[Development] Proposal: Time to decide what security policy the Qt Project will use (not Trolltech/Nokia/Digia)
d3faultdotxbe at gmail.com
Fri Oct 26 04:42:12 CEST 2012
Thank you Thiago for actually presenting an argument instead of just
responding with noise (or just dismissively waving your hand as in the
case of Lars).
On 10/25/12, Thiago Macieira <thiago.macieira at intel.com> wrote:
>commercial entities have good people who make intelligent and logical decisions.
Intelligent and logical decisions... for their bottom line. In fact,
they have a legal obligation to do what is most profitable for their
shareholders (at least in the US). Full Disclosure will most likely
end up hurting their bottom line, so I'd almost go so far as to say
most companies couldn't even legally implement it. You're right
though, this isn't really relevant to the discussion. I was merely
explaining to the reader where our Responsible Disclosure policy
>While there are many zero-day exploits, assuming that all security issues are
>known to exploiters is disingenuous.
I never made such claim. Less crackers know of the exploit before it
is disclosed, whether privately or publicly. More will know of it when
it is privately disclosed (leaks in "trusted circles"). Even more (way
more) know when it's publicly disclosed.
The problem with private disclosure is that the analysts put too much
trust in both their peers and themselves. I do not trust myself. Given
sensitive information, I will surely get hacked. To claim otherwise is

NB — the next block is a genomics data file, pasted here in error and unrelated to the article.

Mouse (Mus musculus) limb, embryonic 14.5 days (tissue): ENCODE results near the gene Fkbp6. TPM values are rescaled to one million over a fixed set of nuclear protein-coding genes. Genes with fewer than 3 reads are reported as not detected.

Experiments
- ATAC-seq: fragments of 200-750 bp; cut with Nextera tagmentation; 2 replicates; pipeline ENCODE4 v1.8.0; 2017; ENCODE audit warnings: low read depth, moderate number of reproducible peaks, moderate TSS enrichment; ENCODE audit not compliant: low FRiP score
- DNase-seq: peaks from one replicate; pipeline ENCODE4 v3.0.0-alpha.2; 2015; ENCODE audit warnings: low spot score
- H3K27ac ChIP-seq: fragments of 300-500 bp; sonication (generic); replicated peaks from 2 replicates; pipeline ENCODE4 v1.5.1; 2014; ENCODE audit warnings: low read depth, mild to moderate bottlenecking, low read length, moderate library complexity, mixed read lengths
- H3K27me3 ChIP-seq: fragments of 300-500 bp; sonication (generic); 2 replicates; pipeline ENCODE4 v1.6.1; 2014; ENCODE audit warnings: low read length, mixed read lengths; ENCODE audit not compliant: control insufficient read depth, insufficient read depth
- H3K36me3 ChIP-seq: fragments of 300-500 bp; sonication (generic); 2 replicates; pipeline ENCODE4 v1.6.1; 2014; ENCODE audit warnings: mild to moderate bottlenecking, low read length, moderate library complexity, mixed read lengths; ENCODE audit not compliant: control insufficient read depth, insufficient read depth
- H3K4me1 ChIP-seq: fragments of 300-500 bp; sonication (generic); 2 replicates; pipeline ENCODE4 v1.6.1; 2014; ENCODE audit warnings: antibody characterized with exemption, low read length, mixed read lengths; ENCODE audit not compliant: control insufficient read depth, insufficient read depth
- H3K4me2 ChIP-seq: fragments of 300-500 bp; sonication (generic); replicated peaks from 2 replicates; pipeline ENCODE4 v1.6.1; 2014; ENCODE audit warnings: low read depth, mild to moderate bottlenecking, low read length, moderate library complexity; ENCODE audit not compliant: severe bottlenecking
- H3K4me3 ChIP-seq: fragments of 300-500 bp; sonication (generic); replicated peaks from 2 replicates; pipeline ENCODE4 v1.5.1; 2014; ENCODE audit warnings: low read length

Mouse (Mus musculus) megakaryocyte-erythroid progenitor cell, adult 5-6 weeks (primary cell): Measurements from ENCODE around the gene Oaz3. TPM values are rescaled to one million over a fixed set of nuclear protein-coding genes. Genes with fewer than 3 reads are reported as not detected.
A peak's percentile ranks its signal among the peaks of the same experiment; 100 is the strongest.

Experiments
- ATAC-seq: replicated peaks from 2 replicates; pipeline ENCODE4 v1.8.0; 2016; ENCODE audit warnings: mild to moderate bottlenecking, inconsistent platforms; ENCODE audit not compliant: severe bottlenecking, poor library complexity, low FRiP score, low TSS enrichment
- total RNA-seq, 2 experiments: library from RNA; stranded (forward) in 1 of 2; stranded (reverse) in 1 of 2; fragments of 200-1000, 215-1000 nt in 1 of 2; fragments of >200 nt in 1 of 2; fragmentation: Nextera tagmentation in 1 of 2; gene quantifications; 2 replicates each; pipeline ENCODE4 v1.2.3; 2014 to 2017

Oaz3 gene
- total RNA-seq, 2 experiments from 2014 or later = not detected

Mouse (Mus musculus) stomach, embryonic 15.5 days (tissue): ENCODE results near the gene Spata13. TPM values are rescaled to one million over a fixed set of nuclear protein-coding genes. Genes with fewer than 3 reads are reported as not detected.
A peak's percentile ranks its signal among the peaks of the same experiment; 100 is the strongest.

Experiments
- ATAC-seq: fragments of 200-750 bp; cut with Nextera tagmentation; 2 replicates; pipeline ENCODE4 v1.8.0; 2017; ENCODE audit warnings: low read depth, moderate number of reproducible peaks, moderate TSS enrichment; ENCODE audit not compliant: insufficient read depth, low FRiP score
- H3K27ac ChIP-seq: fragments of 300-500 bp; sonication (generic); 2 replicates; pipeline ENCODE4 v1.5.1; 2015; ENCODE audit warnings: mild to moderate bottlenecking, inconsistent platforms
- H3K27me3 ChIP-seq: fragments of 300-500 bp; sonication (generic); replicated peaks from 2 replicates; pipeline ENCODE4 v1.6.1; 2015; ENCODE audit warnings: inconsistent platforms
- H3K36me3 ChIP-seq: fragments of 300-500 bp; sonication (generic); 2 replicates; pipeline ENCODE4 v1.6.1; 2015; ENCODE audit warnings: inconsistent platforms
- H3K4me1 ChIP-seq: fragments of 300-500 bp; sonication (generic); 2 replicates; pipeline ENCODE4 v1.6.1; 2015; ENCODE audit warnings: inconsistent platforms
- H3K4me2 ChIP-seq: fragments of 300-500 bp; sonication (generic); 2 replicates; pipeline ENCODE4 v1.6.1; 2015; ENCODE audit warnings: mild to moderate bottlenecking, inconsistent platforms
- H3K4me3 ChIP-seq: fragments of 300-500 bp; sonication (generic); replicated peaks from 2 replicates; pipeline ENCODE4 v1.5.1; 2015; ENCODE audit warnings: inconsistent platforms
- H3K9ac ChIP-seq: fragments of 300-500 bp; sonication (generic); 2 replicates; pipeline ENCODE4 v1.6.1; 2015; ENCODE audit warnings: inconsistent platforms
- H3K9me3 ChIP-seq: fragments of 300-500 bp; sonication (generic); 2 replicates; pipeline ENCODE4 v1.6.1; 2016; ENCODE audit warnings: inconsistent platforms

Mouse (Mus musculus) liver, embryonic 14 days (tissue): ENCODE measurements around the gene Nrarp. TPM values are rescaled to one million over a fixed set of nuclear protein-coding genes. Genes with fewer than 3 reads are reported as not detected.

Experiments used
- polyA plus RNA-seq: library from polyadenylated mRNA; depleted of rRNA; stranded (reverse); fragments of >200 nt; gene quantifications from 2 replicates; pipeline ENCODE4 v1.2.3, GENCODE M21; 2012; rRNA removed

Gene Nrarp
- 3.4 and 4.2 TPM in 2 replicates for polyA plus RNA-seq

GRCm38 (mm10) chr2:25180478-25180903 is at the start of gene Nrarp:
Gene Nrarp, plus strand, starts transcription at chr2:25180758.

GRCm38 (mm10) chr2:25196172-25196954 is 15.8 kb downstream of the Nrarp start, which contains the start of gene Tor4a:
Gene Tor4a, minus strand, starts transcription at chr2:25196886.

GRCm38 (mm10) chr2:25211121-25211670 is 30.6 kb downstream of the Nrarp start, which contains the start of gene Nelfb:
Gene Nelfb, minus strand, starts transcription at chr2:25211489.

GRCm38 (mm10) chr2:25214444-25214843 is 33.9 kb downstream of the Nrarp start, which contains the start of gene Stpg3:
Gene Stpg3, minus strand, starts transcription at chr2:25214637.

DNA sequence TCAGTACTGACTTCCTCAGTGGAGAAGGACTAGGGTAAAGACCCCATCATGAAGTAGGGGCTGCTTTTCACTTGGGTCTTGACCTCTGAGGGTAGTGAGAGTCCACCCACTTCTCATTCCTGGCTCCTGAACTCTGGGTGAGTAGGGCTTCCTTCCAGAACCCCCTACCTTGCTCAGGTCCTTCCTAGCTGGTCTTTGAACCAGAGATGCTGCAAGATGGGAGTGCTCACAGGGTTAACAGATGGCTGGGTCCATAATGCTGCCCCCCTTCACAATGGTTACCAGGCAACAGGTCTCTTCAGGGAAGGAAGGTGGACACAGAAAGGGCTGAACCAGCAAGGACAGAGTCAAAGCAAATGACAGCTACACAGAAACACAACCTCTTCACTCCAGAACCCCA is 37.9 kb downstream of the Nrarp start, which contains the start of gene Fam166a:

to claim to be God: you have to know of every exploit ever and to have
secured yourself from all of them as well. Impossible.
>What's more important in this is that the
>level of competence and resources in the exploit community varies a lot. I can
>agree that exploiters with vast resources may learn the security issues before
>the full disclosure happens, but I definitely do not agree that all exploiters
The amount of resources required to learn of a vulnerability's
existence is lowered significantly once the vulnerability is privately
disclosed to the "trusted circles", for the reason described above and
in many of my previous emails.
>Therefore, disclosing the details to everyone is irresponsible. This enables
>attackers with little resources to gain access to details that they may
>otherwise not have found out. This increases the attack surface and compounds
This is the same argument that the priests of the old days used, and
it's simply not true. Knowledge is power. Yes it can be used for
harm... but it can also be used for good. In this case, the knowledge
is useful to be able to protect yourself from the bad guys. I don't
question your motives (or anyone else's on the security team (wait a
minute, I still don't have a list of who they are... so nvm)), but I
surely don't trust your ability to keep the information secure. The
chance that the information will leak out is ridiculously high. Most
of the time you don't even know when it happens.
>There's a waterfall where we lose people upon
> - most people will not be paying attention
Those who pay attention should not suffer because of that.
> - of those that are paying attention, we lose a great part because the
> details are too technical and they are not able to comprehend them,
> not even to determine whether they are affected by the issue
If you can't determine that, you're probably already so insecure on so
many other levels that the new vulnerability doesn't change anything.
Security is not for the weak of heart.
Those of us who actually practice security should not suffer because
of others' incompetence.
> - of those that did understand the details, we also lose a great part because
> they are unable to come up with a fix or solution for their affected systems,
> short of shutting them down completely
But that's exactly why you shutdown. It is the safest measure during a
time of uncertainty. A vulnerability has been identified and a fix is
not yet available. Hiding the vulnerability from us does not change
that fact. You don't have to understand the fix (a WIP) to understand